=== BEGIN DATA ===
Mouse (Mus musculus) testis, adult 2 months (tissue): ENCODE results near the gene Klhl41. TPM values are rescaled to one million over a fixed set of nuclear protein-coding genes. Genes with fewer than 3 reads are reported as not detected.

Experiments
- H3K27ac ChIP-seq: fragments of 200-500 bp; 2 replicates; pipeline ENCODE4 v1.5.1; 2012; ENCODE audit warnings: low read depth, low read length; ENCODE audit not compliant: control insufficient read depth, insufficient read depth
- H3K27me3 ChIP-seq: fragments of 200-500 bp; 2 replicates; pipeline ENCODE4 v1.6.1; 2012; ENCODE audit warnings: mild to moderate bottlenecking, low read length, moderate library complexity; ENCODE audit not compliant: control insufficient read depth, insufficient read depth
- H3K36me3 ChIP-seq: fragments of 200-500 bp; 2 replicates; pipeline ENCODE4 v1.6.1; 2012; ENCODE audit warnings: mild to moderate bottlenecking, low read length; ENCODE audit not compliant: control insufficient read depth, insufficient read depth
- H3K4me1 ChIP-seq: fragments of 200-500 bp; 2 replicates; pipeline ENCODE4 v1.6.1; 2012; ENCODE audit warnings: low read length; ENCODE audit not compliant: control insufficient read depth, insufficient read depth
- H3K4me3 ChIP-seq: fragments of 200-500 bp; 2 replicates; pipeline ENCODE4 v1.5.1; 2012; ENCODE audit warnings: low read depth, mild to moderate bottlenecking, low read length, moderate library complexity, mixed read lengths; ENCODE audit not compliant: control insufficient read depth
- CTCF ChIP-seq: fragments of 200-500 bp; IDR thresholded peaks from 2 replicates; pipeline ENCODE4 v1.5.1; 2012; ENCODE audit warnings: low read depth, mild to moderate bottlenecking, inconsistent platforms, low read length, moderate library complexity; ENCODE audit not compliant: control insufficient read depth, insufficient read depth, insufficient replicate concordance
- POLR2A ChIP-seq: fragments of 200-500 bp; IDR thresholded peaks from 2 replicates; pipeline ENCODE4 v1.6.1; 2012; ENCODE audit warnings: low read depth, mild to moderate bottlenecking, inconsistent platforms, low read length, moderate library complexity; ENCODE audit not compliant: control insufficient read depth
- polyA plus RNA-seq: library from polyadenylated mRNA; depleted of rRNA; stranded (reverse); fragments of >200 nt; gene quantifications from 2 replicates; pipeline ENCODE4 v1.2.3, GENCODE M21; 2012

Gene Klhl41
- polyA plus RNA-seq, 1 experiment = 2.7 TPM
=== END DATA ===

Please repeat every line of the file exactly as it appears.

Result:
Mouse (Mus musculus) testis, adult 2 months (tissue): ENCODE results near the gene Klhl41. TPM values are rescaled to one million over a fixed set of nuclear protein-coding genes. Genes with fewer than 3 reads are reported as not detected.

Experiments
- H3K27ac ChIP-seq: fragments of 200-500 bp; 2 replicates; pipeline ENCODE4 v1.5.1; 2012; ENCODE audit warnings: low read depth, low read length; ENCODE audit not compliant: control insufficient read depth, insufficient read depth
- H3K27me3 ChIP-seq: fragments of 200-500 bp; 2 replicates; pipeline ENCODE4 v1.6.1; 2012; ENCODE audit warnings: mild to moderate bottlenecking, low read length, moderate library complexity; ENCODE audit not compliant: control insufficient read depth, insufficient read depth
- H3K36me3 ChIP-seq: fragments of 200-500 bp; 2 replicates; pipeline ENCODE4 v1.6.1; 2012; ENCODE audit warnings: mild to moderate bottlenecking, low read length; ENCODE audit not compliant: control insufficient read depth, insufficient read depth
- H3K4me1 ChIP-seq: fragments of 200-500 bp; 2 replicates; pipeline ENCODE4 v1.6.1; 2012; ENCODE audit warnings: low read length; ENCODE audit not compliant: control insufficient read depth, insufficient read depth
- H3K4me3 ChIP-seq: fragments of 200-500 bp; 2 replicates; pipeline ENCODE4 v1.5.1; 2012; ENCODE audit warnings: low read depth, mild to moderate bottlenecking, low read length, moderate library complexity, mixed read lengths; ENCODE audit not compliant: control insufficient read depth
- CTCF ChIP-seq: fragments of 200-500 bp; IDR thresholded peaks from 2 replicates; pipeline ENCODE4 v1.5.1; 2012; ENCODE audit warnings: low read depth, mild to moderate bottlenecking, inconsistent platforms, low read length, moderate library complexity; ENCODE audit not compliant: control insufficient read depth, insufficient read depth, insufficient replicate concordance
- POLR2A ChIP-seq: fragments of 200-500 bp; IDR thresholded peaks from 2 replicates; pipeline ENCODE4 v1.6.1; 2012; ENCODE audit warnings: low read depth, mild to moderate bottlenecking, inconsistent platforms, low read length, moderate library complexity; ENCODE audit not compliant: control insufficient read depth
- polyA plus RNA-seq: library from polyadenylated mRNA; depleted of rRNA; stranded (reverse); fragments of >200 nt; gene quantifications from 2 replicates; pipeline ENCODE4 v1.2.3, GENCODE M21; 2012

Gene Klhl41
- polyA plus RNA-seq, 1 experiment = 2.7 TPM